Why the average CMO tenure equals 40 months

average CMO tenure

Marketing has never been more important than it is today. In fact, marketing is now even more important than sales.

However, many companies have a difficult time finding and keeping the best possible CMO.

Let’s look at a few of the core reasons why the average tenure for CMOs fell to 40 months these last few years.

For starters, at most companies, the interview process will consist of several executive members interviewing a potential CMO candidate. However, often, marketing executive recruiters are seeing that these interviewers have little to no knowledge of marketing. Not only does this make them uniquely unqualified for the task but gives your company a higher risk of turnover.

With that being said, marketing is, to say the least, unique. It’s not like finance, IT, or operations. You can not ask similar interview questions as you would when recruiting a CFO, CIO, or COO. Your executive hiring team must have a deep understanding of marketing and be equipped to ask specific questions that align with your company’s goal for the future.

Without the knowledge to make an informed decision, even the best interview process offers no real value to you.

According to Marketing Dive, the marketing industry is growing increasingly digital and the expectations of CMOs are constantly changing. Your CMO must have the leadership skills to focus your marketing efforts on a customer-centric approach, be more data-driven, and execute personalized marketing strategies to keep up with your competitors. Therefore, the only way to guarantee your CMOs success is to find the right CMO from the start.

As the leading marketing executive search firm, we have placed many CMOs, and the majority of the ones we have placed in the last 3 plus years are still in place. This is because our recruiters consist of past marketing experts. We can construct interview questions that will help us properly narrow down the right candidates for our clients.

The reality is, a CMO role is strategic. The questions CMO candidates are typically asked are usually tactical and often more appropriate for someone interviewing for a manager-level role. Asking the wrong questions gets you inadequate data to make a decision and turns off the most talented candidates.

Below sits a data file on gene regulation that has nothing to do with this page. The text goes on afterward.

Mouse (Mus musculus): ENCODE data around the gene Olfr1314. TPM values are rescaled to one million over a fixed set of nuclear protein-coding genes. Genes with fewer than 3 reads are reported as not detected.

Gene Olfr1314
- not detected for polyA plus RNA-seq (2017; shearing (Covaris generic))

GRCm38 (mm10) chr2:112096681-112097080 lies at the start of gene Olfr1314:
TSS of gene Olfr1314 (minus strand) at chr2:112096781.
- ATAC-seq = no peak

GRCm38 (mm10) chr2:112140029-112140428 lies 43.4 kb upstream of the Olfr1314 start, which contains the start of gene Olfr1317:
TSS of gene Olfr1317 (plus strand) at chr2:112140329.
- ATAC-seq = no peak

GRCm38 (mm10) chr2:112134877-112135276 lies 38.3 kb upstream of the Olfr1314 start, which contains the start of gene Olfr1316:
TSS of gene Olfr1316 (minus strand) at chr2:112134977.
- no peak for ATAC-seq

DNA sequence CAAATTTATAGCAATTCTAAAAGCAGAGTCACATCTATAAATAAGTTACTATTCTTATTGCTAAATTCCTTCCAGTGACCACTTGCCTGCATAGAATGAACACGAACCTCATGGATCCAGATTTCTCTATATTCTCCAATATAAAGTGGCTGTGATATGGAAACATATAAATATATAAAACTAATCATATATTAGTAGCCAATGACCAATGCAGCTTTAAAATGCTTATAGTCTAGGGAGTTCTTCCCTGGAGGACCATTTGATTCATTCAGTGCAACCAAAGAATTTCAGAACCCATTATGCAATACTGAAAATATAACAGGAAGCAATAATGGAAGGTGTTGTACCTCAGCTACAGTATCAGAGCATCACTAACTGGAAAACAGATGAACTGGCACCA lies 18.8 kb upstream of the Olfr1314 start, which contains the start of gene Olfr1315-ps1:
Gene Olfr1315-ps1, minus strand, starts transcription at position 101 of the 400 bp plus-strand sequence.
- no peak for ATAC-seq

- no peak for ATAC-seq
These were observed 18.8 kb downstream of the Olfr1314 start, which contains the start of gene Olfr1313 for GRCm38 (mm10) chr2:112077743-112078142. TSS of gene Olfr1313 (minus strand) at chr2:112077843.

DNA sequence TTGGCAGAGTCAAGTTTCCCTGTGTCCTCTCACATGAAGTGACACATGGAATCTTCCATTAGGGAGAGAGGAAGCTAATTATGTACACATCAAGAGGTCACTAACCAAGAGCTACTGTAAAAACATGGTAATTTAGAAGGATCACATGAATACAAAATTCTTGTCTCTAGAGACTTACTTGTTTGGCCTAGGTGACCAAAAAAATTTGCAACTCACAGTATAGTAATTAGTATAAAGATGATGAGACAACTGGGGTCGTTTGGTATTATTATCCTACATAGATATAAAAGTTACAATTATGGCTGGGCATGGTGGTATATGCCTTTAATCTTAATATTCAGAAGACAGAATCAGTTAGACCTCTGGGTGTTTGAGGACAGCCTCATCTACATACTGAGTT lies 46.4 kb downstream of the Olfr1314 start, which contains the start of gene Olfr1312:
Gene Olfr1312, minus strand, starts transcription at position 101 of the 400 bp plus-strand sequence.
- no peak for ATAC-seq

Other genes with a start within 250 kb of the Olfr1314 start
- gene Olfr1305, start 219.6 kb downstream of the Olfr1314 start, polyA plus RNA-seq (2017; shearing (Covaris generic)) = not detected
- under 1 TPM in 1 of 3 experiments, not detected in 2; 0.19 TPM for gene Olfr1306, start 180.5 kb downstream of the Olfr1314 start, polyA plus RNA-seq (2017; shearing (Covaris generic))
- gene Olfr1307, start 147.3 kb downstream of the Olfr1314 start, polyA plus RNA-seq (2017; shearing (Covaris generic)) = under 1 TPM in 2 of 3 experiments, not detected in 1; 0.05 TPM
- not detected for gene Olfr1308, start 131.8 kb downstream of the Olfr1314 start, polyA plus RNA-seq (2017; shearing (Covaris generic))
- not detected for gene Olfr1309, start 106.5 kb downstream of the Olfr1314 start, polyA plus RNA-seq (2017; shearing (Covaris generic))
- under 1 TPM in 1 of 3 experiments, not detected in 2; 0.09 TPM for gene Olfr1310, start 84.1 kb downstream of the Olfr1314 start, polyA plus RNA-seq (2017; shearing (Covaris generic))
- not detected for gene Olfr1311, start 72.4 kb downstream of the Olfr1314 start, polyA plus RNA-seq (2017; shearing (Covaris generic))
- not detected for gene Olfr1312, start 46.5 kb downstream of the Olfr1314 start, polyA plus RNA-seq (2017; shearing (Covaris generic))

By the same token, most CMO candidates who have achieved enough success in their career to be viable CMO candidates, do not routinely understand which CMO roles they can excel in and which ones are best left to someone with different experience.

Hence they customarily do not ask the right questions, assuming their past success can be replicated in any CMO role. Ultimately that is not the case for even the brightest mind with the incorrect career foundation.

As an example, the first question candidates usually ask is about budget. This question is irrelevant and it sends the wrong message to the employer. Successful candidates need to know how to differentiate this company from its competitors.

Legendary management consultant Peter Drucker said, “Because the purpose of business is to create a customer, the business enterprise has two – and only these two basic functions: marketing and innovation. Marketing and innovation produce results; all the rest are costs. Marketing is the distinguishing, unique function of the business.”

So, when both sides of the interview process enter it with gaps in knowledge, how do you overcome this problem and hire successfully?

Referencing Drucker’s statement, you must first acknowledge you are talking about the most important position in the company.

Second, from the company perspective, you want to stop seeing marketing as an expense and view it as the most strategic part of your organization. Then develop a performance-based job profile, not a job description. Using this profile, develop the qualifications you need in a candidate and then craft interview questions to determine if someone has already been successfully doing these things.

We are not looking for someone who can do the job, we are looking for someone who has already done it.

At the end of the day, marketing does not mean the same thing to all organizations, and how they achieve differentiation varies greatly.

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